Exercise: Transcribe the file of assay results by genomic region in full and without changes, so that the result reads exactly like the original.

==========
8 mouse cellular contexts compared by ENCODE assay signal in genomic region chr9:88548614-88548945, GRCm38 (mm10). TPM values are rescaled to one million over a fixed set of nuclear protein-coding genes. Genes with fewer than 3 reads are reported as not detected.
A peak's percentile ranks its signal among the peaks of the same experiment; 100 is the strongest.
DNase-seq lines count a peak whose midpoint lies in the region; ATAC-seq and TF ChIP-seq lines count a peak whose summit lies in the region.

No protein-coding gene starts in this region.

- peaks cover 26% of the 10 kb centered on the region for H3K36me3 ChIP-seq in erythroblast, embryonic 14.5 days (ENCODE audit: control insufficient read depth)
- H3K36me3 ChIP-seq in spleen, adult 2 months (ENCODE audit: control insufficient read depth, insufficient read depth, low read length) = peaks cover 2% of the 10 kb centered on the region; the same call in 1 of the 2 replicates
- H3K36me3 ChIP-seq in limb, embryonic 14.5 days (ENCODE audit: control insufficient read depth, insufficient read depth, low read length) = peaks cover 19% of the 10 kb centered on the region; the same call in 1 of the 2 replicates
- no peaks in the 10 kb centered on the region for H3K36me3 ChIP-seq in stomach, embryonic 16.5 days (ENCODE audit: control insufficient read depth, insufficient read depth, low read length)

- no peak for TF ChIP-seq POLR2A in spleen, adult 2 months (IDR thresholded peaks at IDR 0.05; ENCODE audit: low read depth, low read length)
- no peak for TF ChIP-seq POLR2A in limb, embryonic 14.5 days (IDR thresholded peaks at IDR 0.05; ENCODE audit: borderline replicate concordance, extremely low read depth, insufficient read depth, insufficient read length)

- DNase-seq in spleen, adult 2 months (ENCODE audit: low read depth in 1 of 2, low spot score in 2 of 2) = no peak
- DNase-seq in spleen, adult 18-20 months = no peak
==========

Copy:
8 mouse cellular contexts compared by ENCODE assay signal in genomic region chr9:88548614-88548945, GRCm38 (mm10). TPM values are rescaled to one million over a fixed set of nuclear protein-coding genes. Genes with fewer than 3 reads are reported as not detected.
A peak's percentile ranks its signal among the peaks of the same experiment; 100 is the strongest.
DNase-seq lines count a peak whose midpoint lies in the region; ATAC-seq and TF ChIP-seq lines count a peak whose summit lies in the region.

No protein-coding gene starts in this region.

- peaks cover 26% of the 10 kb centered on the region for H3K36me3 ChIP-seq in erythroblast, embryonic 14.5 days (ENCODE audit: control insufficient read depth)
- H3K36me3 ChIP-seq in spleen, adult 2 months (ENCODE audit: control insufficient read depth, insufficient read depth, low read length) = peaks cover 2% of the 10 kb centered on the region; the same call in 1 of the 2 replicates
- H3K36me3 ChIP-seq in limb, embryonic 14.5 days (ENCODE audit: control insufficient read depth, insufficient read depth, low read length) = peaks cover 19% of the 10 kb centered on the region; the same call in 1 of the 2 replicates
- no peaks in the 10 kb centered on the region for H3K36me3 ChIP-seq in stomach, embryonic 16.5 days (ENCODE audit: control insufficient read depth, insufficient read depth, low read length)

- no peak for TF ChIP-seq POLR2A in spleen, adult 2 months (IDR thresholded peaks at IDR 0.05; ENCODE audit: low read depth, low read length)
- no peak for TF ChIP-seq POLR2A in limb, embryonic 14.5 days (IDR thresholded peaks at IDR 0.05; ENCODE audit: borderline replicate concordance, extremely low read depth, insufficient read depth, insufficient read length)

- DNase-seq in spleen, adult 2 months (ENCODE audit: low read depth in 1 of 2, low spot score in 2 of 2) = no peak
- DNase-seq in spleen, adult 18-20 months = no peak